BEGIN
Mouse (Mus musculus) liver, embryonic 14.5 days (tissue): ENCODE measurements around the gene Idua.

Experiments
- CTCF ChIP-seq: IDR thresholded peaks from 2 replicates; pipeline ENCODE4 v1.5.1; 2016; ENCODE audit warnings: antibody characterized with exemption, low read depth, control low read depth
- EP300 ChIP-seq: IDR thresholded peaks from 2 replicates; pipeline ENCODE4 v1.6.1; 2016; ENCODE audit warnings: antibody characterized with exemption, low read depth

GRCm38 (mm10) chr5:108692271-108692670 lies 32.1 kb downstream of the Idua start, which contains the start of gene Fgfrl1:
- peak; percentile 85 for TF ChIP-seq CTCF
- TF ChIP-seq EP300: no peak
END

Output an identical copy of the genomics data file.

Mouse (Mus musculus) liver, embryonic 14.5 days (tissue): ENCODE measurements around the gene Idua.

Experiments
- CTCF ChIP-seq: IDR thresholded peaks from 2 replicates; pipeline ENCODE4 v1.5.1; 2016; ENCODE audit warnings: antibody characterized with exemption, low read depth, control low read depth
- EP300 ChIP-seq: IDR thresholded peaks from 2 replicates; pipeline ENCODE4 v1.6.1; 2016; ENCODE audit warnings: antibody characterized with exemption, low read depth

GRCm38 (mm10) chr5:108692271-108692670 lies 32.1 kb downstream of the Idua start, which contains the start of gene Fgfrl1:
- peak; percentile 85 for TF ChIP-seq CTCF
- TF ChIP-seq EP300: no peak